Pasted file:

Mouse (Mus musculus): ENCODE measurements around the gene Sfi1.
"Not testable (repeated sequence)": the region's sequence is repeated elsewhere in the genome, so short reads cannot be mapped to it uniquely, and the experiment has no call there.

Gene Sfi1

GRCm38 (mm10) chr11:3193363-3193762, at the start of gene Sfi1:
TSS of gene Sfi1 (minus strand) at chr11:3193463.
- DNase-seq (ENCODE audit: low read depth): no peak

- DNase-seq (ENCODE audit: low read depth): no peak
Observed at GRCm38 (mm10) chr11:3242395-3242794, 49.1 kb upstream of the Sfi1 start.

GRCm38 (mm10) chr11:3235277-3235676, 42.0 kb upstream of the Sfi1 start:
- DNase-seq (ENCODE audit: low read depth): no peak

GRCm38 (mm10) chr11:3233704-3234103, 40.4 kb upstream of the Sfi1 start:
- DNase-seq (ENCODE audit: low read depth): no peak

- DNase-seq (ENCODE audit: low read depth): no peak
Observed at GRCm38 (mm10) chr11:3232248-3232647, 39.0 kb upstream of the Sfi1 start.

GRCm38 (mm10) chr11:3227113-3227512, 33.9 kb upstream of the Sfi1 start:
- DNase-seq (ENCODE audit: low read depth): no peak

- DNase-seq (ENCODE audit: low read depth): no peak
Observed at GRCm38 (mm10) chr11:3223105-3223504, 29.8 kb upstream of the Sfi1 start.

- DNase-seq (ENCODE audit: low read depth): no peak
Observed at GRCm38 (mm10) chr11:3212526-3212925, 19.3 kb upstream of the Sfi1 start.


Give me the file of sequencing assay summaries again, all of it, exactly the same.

Mouse (Mus musculus): ENCODE measurements around the gene Sfi1.
"Not testable (repeated sequence)": the region's sequence is repeated elsewhere in the genome, so short reads cannot be mapped to it uniquely, and the experiment has no call there.

Gene Sfi1

GRCm38 (mm10) chr11:3193363-3193762, at the start of gene Sfi1:
TSS of gene Sfi1 (minus strand) at chr11:3193463.
- DNase-seq (ENCODE audit: low read depth): no peak

- DNase-seq (ENCODE audit: low read depth): no peak
Observed at GRCm38 (mm10) chr11:3242395-3242794, 49.1 kb upstream of the Sfi1 start.

GRCm38 (mm10) chr11:3235277-3235676, 42.0 kb upstream of the Sfi1 start:
- DNase-seq (ENCODE audit: low read depth): no peak

GRCm38 (mm10) chr11:3233704-3234103, 40.4 kb upstream of the Sfi1 start:
- DNase-seq (ENCODE audit: low read depth): no peak

- DNase-seq (ENCODE audit: low read depth): no peak
Observed at GRCm38 (mm10) chr11:3232248-3232647, 39.0 kb upstream of the Sfi1 start.

GRCm38 (mm10) chr11:3227113-3227512, 33.9 kb upstream of the Sfi1 start:
- DNase-seq (ENCODE audit: low read depth): no peak

- DNase-seq (ENCODE audit: low read depth): no peak
Observed at GRCm38 (mm10) chr11:3223105-3223504, 29.8 kb upstream of the Sfi1 start.

- DNase-seq (ENCODE audit: low read depth): no peak
Observed at GRCm38 (mm10) chr11:3212526-3212925, 19.3 kb upstream of the Sfi1 start.